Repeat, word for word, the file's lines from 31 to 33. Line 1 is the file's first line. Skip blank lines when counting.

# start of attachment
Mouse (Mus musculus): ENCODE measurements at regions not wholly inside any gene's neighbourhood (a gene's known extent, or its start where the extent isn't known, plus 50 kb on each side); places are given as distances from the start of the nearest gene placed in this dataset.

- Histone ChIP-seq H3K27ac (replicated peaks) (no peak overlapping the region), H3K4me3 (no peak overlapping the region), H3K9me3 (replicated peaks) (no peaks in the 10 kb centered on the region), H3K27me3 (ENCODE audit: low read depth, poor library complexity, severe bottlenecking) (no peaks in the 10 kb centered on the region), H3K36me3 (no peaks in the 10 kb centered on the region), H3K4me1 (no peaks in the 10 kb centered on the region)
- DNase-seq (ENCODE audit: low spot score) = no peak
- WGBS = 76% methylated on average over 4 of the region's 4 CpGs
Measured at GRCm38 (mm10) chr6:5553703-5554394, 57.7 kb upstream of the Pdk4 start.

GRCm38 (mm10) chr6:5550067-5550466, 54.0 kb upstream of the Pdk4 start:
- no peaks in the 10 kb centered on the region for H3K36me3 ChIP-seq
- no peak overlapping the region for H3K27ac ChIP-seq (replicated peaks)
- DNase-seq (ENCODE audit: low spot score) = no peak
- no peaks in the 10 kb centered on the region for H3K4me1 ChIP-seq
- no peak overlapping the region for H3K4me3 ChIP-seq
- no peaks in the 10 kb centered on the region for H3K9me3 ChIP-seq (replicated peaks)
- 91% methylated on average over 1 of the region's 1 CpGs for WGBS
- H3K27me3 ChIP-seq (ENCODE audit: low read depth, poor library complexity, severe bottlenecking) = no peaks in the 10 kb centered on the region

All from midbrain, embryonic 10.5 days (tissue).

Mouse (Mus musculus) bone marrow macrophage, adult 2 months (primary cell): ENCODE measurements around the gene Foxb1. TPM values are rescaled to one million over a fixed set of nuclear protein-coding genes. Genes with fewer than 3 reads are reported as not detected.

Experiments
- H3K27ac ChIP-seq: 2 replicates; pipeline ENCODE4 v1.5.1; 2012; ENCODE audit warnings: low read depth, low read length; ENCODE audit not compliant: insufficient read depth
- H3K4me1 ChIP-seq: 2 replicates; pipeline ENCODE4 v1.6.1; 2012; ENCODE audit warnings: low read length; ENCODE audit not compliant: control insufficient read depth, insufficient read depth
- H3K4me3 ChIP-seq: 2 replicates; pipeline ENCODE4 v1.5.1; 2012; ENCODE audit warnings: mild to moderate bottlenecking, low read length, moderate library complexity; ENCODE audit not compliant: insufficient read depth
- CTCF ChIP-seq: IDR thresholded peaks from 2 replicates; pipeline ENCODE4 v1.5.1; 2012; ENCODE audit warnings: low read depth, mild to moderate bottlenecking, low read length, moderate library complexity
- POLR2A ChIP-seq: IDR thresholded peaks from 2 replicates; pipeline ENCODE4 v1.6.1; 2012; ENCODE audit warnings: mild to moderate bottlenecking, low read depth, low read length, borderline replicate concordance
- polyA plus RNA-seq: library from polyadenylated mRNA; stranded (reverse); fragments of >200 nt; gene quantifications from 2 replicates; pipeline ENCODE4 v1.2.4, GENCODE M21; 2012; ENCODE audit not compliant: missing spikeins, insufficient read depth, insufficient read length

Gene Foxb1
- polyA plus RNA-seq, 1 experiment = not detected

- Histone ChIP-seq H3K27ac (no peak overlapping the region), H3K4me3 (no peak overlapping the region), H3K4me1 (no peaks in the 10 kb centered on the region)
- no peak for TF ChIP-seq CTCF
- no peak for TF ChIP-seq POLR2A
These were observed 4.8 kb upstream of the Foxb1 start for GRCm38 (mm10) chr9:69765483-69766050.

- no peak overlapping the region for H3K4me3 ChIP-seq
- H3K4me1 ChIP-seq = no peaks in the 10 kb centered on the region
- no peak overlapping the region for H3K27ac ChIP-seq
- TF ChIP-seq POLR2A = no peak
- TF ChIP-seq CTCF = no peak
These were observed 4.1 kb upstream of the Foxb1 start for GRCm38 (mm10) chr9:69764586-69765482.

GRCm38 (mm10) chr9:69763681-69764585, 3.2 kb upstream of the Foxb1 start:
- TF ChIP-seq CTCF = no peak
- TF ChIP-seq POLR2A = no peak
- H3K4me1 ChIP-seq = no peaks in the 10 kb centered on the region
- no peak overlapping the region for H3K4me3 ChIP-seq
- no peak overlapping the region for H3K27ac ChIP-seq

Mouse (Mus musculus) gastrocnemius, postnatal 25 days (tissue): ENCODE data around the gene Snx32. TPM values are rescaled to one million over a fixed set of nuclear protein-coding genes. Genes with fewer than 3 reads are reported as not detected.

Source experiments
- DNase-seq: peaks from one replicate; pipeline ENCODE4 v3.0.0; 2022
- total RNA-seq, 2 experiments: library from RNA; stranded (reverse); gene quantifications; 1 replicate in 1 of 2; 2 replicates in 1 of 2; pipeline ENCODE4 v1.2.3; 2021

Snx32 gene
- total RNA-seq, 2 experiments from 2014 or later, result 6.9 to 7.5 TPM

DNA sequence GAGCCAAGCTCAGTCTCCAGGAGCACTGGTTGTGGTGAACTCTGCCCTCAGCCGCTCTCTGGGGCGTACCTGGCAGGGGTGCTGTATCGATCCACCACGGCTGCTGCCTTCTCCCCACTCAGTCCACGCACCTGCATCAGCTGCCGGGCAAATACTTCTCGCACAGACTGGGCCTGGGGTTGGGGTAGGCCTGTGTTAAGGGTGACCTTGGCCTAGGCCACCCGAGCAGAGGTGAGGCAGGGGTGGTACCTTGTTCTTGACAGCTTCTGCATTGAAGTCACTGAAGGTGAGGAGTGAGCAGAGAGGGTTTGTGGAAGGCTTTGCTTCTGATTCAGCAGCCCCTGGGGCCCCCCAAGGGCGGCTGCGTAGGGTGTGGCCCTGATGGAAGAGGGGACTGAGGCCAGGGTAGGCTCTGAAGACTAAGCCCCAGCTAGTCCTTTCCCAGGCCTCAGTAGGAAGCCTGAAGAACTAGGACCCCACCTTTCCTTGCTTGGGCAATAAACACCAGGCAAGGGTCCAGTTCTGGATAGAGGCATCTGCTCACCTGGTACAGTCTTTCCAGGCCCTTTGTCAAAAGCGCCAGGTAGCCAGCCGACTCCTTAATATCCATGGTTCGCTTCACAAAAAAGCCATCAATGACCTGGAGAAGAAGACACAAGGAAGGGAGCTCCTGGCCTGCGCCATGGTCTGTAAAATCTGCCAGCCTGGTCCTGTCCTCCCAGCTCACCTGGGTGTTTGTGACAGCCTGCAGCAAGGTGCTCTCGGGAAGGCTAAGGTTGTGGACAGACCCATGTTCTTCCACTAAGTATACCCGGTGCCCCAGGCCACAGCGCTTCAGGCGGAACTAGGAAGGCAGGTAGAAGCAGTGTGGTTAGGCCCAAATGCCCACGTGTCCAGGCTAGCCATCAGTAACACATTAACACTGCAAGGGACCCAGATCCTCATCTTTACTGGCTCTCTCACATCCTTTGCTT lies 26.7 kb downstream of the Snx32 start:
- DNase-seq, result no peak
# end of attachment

- H3K4me1 ChIP-seq = no peaks in the 10 kb centered on the region
- no peak overlapping the region for H3K27ac ChIP-seq
- TF ChIP-seq POLR2A = no peak